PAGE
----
- Lawmakes who plan to vote against military action say their constituents oppose it
- The number of those who plan to vote "no" grew significantly over the weekend
- Obama will take his pitch to Capitol Hill on Tuesday to try to find more "yes" votes
As President Barack Obama channels his inner salesman to pitch military action in Syria, he shouldn't be surprised when he finds a number of congressional doors already closed.
One common refrain from those who plan to vote against the resolution to authorize military action in Syria is they simply can't support a proposal that their constituents vociferously oppose.
"Both in terms of the percentage opposed -- I would have to say it is by far the single biggest issue we have seen," said Rep. Steve Daines, a Republican from Montana.
Daines represents all of Montana -- he is an "at large" member -- and he said that during the August recess he put 3,000 miles on his truck, crisscrossing the state and attending events that put him in close conversations with his constituents.
At coffee hours, town halls, and meet and greets all over the state, Daines found that the sentiment was overwhelming: "I am hearing from the people of Montana. They are telling me we should not be involved."
"It is called the people's house for a reason," Daines concluded. "We are here to express the voice of the people. This is an example of where Congress, hopefully, will express the will of the American people."
The number of "no" votes in Congress continues to grow, while lawmakers planning to vote "yes" are becoming an even smaller minority, according to CNN's latest vote count.
There are currently 148 House members prepared to vote against Obama's call for military action -- with 30 Democrats joining 118 Republicans in their opposition. That overall number of "no" votes has grown from 109 on Friday.
In order to win passage of the authorization, Obama will have to persuade 270 members to vote "yes" -- a heavy lift, considering there are currently only 25 members who say they plan to vote "yes" on military action, 17 Democrats and eight Republicans. The number of "yes" votes has only increased by two since Friday.
A CNN/ORC International poll released Monday shows that even though eight in 10 Americans believe that Bashar al-Assad's regime gassed its own people, a strong majority don't want Congress to pass a resolution authorizing a military strike against it.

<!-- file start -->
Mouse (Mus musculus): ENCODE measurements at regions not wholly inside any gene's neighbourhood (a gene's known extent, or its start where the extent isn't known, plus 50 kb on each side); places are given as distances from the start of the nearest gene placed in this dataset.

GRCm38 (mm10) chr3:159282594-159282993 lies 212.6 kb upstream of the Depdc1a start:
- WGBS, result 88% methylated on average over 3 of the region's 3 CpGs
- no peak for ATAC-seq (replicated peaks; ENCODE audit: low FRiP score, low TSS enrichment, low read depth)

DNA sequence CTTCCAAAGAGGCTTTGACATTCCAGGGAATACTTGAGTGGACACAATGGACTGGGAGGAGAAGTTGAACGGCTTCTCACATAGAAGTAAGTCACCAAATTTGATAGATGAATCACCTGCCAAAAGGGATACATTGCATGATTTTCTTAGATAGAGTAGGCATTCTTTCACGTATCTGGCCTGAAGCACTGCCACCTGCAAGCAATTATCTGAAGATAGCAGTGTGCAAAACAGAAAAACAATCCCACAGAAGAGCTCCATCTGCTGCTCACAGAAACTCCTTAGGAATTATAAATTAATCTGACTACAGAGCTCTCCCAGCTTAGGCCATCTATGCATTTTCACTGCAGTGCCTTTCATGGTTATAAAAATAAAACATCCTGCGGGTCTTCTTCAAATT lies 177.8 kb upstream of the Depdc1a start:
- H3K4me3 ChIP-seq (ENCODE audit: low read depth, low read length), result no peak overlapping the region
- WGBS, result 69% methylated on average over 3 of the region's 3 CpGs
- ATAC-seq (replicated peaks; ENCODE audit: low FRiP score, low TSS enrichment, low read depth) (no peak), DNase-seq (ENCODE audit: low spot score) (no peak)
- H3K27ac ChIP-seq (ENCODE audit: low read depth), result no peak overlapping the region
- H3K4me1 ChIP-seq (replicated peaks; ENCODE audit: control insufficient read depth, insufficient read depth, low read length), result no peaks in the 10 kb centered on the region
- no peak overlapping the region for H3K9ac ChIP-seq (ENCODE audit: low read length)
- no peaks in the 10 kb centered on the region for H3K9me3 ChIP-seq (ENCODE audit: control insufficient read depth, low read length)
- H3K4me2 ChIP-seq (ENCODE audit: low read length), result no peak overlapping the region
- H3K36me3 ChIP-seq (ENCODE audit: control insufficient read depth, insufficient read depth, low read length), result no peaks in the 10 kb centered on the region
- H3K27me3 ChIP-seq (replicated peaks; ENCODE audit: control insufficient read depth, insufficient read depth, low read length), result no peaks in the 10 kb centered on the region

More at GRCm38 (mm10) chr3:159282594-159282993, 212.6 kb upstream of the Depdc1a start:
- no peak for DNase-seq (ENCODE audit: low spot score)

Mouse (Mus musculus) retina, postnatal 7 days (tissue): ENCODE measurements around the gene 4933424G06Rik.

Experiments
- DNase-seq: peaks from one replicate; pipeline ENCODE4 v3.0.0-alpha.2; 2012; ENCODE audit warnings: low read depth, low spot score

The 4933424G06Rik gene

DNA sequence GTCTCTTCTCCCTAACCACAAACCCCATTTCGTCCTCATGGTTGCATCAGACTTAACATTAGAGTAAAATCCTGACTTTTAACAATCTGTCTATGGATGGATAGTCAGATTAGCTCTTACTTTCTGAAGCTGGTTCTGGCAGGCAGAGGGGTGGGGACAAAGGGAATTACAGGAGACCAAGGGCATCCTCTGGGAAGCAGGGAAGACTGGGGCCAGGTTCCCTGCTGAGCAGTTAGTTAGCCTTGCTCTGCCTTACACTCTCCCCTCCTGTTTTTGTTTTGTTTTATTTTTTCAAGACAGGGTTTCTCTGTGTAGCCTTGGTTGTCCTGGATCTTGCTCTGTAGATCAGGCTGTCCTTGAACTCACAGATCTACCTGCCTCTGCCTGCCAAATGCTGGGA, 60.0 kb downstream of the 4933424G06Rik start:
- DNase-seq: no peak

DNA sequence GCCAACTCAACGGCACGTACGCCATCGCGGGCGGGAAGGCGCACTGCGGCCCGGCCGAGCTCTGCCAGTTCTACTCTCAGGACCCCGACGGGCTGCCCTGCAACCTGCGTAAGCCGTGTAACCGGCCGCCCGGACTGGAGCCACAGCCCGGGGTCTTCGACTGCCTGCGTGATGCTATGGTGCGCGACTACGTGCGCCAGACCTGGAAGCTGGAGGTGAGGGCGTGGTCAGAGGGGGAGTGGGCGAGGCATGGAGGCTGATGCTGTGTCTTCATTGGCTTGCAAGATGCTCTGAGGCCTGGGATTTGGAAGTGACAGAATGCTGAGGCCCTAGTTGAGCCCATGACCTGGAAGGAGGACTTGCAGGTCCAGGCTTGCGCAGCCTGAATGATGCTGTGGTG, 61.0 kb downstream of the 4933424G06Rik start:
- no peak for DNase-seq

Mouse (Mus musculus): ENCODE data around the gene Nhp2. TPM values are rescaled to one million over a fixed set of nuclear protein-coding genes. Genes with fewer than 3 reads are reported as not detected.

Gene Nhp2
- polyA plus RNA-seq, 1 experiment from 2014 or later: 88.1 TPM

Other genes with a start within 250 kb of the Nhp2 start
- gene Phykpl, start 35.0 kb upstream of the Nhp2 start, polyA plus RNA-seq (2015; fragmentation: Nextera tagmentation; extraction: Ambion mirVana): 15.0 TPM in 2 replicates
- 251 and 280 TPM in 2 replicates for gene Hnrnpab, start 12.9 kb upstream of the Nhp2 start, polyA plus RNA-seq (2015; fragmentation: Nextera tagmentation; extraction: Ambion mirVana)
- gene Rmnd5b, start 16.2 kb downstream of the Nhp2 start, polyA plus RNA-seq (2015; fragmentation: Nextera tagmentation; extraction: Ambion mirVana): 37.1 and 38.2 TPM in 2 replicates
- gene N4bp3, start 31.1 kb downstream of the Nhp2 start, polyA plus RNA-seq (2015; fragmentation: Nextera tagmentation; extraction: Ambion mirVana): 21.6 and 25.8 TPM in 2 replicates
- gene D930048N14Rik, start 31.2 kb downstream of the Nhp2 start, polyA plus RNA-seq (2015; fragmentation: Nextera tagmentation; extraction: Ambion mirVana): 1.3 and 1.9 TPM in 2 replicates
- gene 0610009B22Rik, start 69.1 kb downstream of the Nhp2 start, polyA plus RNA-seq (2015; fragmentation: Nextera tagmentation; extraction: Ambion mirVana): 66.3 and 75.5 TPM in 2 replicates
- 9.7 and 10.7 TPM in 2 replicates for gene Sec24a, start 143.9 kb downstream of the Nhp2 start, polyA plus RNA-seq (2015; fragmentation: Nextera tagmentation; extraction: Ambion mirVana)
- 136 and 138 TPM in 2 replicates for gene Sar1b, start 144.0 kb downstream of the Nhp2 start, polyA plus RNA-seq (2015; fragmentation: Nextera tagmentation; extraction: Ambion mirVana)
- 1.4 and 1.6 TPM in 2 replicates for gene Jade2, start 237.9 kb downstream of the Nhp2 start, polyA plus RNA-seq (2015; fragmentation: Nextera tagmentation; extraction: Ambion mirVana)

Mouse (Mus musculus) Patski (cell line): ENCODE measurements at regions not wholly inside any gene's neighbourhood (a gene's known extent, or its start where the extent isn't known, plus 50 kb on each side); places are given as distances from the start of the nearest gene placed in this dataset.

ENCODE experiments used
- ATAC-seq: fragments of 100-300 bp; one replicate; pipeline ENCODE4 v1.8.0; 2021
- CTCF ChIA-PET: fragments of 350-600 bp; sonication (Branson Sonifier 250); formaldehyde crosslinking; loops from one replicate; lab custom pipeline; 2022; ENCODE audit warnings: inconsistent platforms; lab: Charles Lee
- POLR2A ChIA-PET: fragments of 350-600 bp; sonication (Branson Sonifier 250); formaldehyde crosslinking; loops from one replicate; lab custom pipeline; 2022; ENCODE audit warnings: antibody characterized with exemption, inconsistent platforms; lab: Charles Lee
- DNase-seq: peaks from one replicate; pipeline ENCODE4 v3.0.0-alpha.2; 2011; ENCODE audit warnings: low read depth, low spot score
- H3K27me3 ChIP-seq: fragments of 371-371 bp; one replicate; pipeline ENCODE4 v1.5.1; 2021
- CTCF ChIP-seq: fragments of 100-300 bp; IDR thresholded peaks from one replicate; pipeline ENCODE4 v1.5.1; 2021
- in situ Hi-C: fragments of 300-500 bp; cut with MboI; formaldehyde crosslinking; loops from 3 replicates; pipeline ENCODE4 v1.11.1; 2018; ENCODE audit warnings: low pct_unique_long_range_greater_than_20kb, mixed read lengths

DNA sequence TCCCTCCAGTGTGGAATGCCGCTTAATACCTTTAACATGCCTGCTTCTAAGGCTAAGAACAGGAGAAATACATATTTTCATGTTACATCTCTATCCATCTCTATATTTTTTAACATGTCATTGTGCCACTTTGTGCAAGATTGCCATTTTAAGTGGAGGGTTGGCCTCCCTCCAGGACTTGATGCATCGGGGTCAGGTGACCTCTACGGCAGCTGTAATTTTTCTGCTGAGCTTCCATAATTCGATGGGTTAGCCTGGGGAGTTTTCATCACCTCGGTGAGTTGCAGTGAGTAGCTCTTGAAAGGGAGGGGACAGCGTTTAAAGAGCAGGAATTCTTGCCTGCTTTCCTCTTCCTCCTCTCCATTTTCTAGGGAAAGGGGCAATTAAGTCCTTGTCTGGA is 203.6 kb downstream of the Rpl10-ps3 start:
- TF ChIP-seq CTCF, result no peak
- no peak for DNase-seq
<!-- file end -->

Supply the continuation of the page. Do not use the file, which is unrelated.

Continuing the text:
Since Obama unexpectedly asked Congress in August to authorize military action in Syria, polls have found that Americans are opposed to such action.
The Senate has been more receptive than the House to Obama's authorization request. There are currently 25 "yes" and 23 "no" votes in the Senate, with a significant 52 senators undecided.
But the trend favors the "no" votes -- with a handful of moderate Democrats in the last three days coming out against the proposal.
"After doing my due diligence, I believe we need an alternative path forward in dealing with the Assad regime," said Sen. Heidi Heitkamp of North Dakota in a statement. "We must balance the legitimate concerns that Americans have about the use of military force with our strategic interests."
Other Democratic senators echoed Heitkamp: Mark Pryor of Arkansas and Mark Begich of Alaska.
Pryor issued a statement Saturday saying Obama and his national security team had not yet made an effective case for taking action against al-Assad's regime and laying out the criteria that had to be met in order for him to support military action in Syria.
"Based on the information presented to me and the evidence I have gathered, I do not believe these criteria have been met," Pryor said.
Begich told people on a telephone town hall last week that he was a "probable no" on Syrian authorization.
"This has probably been the No. 1 issue, especially in the last week, that Alaskans have been contacting my office, as well as when I was back home for the last month," Begich said.
Because of the possibility of a filibuster, Obama and supporters need 60 votes in the Senate to win passage.
Despite the vocal opposition and light support, majorities in both the House and Senate remain undecided on the proposal, and the White House is putting on the hard sell to court those possible "yes" votes.
The Senate is expected to take up the resolution after returning from its month-long summer recess Monday.
White House officials will travel to Capitol Hill on Tuesday to try to make their case with lawmakers, hours before Obama addresses the nation in a prime-time speech.